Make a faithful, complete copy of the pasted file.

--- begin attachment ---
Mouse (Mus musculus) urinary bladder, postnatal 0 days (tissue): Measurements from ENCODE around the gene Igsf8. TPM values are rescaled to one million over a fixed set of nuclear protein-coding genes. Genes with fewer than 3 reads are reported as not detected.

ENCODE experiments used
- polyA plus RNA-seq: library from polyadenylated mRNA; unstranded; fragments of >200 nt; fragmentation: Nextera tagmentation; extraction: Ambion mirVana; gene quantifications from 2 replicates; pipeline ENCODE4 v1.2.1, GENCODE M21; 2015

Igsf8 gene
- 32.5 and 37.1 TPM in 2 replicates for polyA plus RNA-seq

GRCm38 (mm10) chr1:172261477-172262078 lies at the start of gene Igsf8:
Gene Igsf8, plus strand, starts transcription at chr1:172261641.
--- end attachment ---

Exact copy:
Mouse (Mus musculus) urinary bladder, postnatal 0 days (tissue): Measurements from ENCODE around the gene Igsf8. TPM values are rescaled to one million over a fixed set of nuclear protein-coding genes. Genes with fewer than 3 reads are reported as not detected.

ENCODE experiments used
- polyA plus RNA-seq: library from polyadenylated mRNA; unstranded; fragments of >200 nt; fragmentation: Nextera tagmentation; extraction: Ambion mirVana; gene quantifications from 2 replicates; pipeline ENCODE4 v1.2.1, GENCODE M21; 2015

Igsf8 gene
- 32.5 and 37.1 TPM in 2 replicates for polyA plus RNA-seq

GRCm38 (mm10) chr1:172261477-172262078 lies at the start of gene Igsf8:
Gene Igsf8, plus strand, starts transcription at chr1:172261641.